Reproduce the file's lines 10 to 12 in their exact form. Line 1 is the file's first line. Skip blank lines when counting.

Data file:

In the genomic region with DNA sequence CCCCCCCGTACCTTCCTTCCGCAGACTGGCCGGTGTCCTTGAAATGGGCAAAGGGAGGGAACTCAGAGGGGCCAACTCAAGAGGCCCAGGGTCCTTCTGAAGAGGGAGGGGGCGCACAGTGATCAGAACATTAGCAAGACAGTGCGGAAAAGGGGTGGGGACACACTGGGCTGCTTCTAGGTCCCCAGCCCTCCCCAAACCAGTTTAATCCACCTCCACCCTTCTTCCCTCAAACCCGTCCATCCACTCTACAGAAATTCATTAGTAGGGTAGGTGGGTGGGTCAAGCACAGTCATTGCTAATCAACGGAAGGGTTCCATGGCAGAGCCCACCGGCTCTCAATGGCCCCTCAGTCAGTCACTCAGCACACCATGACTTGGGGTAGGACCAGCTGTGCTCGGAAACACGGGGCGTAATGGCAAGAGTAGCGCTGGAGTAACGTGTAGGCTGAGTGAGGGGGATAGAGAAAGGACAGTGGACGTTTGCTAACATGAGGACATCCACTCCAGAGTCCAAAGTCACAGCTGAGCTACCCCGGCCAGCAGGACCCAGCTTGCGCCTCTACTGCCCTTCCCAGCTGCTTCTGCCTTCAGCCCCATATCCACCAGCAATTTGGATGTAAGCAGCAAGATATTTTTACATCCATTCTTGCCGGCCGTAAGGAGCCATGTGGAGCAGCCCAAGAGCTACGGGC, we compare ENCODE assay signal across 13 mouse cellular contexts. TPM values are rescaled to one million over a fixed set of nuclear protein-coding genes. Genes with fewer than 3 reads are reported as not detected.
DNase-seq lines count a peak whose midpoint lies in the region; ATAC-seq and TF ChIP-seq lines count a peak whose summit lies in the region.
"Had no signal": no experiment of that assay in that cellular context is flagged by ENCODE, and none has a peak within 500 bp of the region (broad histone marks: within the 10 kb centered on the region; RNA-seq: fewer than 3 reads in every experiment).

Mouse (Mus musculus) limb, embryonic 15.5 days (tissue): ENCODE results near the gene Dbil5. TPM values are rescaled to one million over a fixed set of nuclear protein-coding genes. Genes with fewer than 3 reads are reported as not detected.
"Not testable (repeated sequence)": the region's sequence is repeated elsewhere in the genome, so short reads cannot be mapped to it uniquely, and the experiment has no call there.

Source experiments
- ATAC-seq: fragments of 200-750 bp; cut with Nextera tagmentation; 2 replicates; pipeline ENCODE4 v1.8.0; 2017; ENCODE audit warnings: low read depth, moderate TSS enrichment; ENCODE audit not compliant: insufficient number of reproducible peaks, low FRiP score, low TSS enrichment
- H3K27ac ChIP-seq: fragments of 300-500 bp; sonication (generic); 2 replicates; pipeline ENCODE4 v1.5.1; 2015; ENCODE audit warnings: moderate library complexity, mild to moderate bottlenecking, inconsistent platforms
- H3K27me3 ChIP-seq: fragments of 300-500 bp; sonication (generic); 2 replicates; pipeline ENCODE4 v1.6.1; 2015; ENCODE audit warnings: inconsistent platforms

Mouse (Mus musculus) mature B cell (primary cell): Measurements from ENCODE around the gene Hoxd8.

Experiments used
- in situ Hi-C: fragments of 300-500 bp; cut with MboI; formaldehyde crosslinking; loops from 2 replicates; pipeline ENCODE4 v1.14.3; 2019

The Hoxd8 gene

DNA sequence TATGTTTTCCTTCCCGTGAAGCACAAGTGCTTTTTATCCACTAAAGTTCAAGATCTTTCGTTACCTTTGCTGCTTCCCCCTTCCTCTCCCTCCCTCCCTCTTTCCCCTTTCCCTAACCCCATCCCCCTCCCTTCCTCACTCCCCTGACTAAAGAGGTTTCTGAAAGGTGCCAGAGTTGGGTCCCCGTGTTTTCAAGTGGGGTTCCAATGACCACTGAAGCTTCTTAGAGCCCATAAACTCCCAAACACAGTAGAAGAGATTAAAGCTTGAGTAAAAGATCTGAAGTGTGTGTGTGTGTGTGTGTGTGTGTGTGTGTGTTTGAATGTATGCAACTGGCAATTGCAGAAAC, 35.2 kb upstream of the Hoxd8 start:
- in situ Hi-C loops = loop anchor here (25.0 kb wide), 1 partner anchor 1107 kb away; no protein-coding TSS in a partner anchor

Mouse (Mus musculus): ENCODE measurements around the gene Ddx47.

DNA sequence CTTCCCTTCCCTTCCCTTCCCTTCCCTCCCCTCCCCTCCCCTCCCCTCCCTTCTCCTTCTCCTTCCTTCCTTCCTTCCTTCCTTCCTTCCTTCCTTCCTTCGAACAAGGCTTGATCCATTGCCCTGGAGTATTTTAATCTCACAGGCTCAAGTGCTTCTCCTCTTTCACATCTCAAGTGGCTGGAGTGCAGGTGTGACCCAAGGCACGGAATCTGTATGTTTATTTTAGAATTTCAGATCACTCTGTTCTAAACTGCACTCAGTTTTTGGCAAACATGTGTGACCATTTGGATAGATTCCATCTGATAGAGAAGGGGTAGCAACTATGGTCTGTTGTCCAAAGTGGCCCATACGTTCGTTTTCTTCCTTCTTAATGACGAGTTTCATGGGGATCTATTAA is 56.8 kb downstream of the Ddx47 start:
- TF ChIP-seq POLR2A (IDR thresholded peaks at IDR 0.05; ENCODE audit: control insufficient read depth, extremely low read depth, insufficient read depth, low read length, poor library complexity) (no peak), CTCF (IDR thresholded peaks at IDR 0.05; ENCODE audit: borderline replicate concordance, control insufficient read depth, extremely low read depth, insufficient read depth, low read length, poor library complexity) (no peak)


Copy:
Mouse (Mus musculus) mature B cell (primary cell): Measurements from ENCODE around the gene Hoxd8.

Experiments used
- in situ Hi-C: fragments of 300-500 bp; cut with MboI; formaldehyde crosslinking; loops from 2 replicates; pipeline ENCODE4 v1.14.3; 2019